The magnificent Prof Nelson Awori Centre in Upperhill, Nairobi, is an office park and one of his latest additions. When he was vice president, he left the management of property to contracted real estate agency. But when he left public office, he took a more hands-on approach and often consults with his realtor. In fact, our interview is cut short briefly to return a call from the real estate agent to discuss a new tenant. He owns real estate property in Lavington Muthangari, Kisumu, Mombasa and Upper Hill.

Running his business is not the only thing that keeps Mr Awori active these days. Several companies such as Eveready and Sameer Africa have brought him on board to play advisory roles. He is also the goodwill ambassador of the Safaricom Foundation where he participates on a low profile and part-time basis. When the Safaricom Foundation hosts a seminar and are in need of a motivational speaker, they know whom to call.

“When I was in public office, I made a couple of friends and launched some projects. Sometimes they call me to check on them,” he says.

Perhaps one of his greatest legacies is that of prison reform. It was “Uncle Moody”, as he is fondly known, who brought dignity to the otherwise dog’s life of prisoners in this country. It was Uncle Moody who ensured that all prisoners now sleep on proper beds with warm beddings. It was during his time that prisoners could finally own a pair of shoes and keep up with the current events, thanks to the televisions brought by Uncle Moody.

“I have always been a social welfare person,” he says. “It means a lot to me to see the conditions which people live have been improved,”

So one day, when he toured Kamiti Maximum Prison, Moody was overcome with emotion when he saw the pathetic living conditions of prisoners then. He was shocked to see inmates sleeping on the hard cold floor and covering themselves with an old, threadbare blanket. The food was atrocious, he recalls, and the stench was overpowering. There were no drainages and inmates looked sad and despaired.

“I couldn’t stomach it,” he recalls. “I vowed that it wouldn’t remain like this under my docket. The structures, built in 1910, were built to torture the African prisoner. It was sad that the inmates were paying a painful price every day for the laws they broke.”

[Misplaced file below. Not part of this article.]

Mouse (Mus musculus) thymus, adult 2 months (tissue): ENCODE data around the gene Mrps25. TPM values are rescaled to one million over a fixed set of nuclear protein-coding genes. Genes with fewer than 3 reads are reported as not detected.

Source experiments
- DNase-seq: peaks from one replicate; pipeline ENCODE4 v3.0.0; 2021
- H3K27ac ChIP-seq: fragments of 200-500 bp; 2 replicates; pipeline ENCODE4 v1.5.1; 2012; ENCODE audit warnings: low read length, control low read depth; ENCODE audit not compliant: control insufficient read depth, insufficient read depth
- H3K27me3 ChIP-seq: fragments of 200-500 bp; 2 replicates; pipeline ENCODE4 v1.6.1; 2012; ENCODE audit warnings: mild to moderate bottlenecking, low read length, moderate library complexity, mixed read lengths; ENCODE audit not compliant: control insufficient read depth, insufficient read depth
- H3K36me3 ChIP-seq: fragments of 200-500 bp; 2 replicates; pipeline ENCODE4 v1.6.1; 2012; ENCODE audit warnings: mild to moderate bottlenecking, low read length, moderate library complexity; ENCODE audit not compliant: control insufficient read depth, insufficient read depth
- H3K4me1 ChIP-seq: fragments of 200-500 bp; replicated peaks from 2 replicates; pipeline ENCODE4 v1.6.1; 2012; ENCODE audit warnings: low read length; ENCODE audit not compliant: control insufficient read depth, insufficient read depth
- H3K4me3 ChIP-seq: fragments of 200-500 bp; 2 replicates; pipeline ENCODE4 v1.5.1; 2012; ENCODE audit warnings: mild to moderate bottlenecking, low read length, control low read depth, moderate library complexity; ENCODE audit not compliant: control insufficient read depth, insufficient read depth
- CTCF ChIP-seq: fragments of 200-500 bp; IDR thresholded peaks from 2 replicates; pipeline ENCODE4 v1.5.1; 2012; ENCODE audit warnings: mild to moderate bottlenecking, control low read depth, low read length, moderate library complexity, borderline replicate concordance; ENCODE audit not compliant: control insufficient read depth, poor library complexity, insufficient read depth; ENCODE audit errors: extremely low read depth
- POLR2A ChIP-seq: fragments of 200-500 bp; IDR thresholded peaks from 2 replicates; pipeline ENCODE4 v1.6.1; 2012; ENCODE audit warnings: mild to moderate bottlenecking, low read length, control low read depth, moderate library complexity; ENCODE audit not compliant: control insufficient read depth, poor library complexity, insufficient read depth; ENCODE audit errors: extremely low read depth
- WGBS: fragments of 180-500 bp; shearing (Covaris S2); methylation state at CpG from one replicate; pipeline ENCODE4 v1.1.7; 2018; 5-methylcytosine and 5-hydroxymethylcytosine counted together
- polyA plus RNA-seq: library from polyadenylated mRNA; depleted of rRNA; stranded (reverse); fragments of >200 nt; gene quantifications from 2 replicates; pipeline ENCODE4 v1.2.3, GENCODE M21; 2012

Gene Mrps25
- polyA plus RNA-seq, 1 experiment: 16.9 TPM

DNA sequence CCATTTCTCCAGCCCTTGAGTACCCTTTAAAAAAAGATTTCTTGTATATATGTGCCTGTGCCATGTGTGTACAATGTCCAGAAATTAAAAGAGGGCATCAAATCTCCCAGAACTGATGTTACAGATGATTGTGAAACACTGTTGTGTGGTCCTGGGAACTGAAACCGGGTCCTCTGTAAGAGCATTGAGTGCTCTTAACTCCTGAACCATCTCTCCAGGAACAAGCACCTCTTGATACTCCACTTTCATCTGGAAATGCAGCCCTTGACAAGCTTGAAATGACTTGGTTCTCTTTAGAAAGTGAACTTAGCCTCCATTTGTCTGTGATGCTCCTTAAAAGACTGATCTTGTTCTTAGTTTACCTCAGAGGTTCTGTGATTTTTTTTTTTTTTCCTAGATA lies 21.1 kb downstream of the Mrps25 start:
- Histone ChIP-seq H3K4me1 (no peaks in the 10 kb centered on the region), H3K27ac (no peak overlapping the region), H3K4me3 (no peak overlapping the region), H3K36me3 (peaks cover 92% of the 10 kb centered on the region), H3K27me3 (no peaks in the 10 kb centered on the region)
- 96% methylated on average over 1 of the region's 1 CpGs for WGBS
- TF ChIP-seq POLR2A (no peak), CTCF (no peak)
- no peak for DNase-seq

Something had to change, and he had to step in.

Although he laughs off the idea that he is wealthy, Mr Awori is by any standards a well-off man. After a hearty laugh when I ask him about his rumoured vast wealth, he says; “Let me put it this way. I do not lack material things. As for being a wealthy man, that’s just a perception. I live well, I will not deny. And I also like to help people.”

Every year, at least 20 students he supports across the country graduate from university.

“I have enough to share,” he says.

There is no secret recipe to wealth, if you are wondering. From a young age, Mr Awori cultivated a disciplined culture of saving money. Save more than you spend, he advises. Even as a businessman, he has learnt the art of not overspending.

“Always in business, your input must be less in order to make profit. When your input exceeds your profits, then you will lose out,” he says.

A business is an entity. You must divorce yourself from your business. When it is doing well, don’t rush to replace your old Toyota with a Range Rover or dash off to Dubai for the weekend. If you do that when you are still starting out in business, that business will not survive, says the real estate mogul.

family photos of a younger Moody Awori and right, the Aworis wedding in 1958. PHOTO | COURTESY


Last week he launched his memoirs which he says he wrote himself and it took him two years to summarise the highlights of his life. It took many gruelling hours of writing and rewriting, and ping pongs with Moran Publishers to finally get the book out. He had expected 200 guests at the book launch, but was pleasantly surprised to see more than 300 people come for the event. In his office, are cartons full of his books.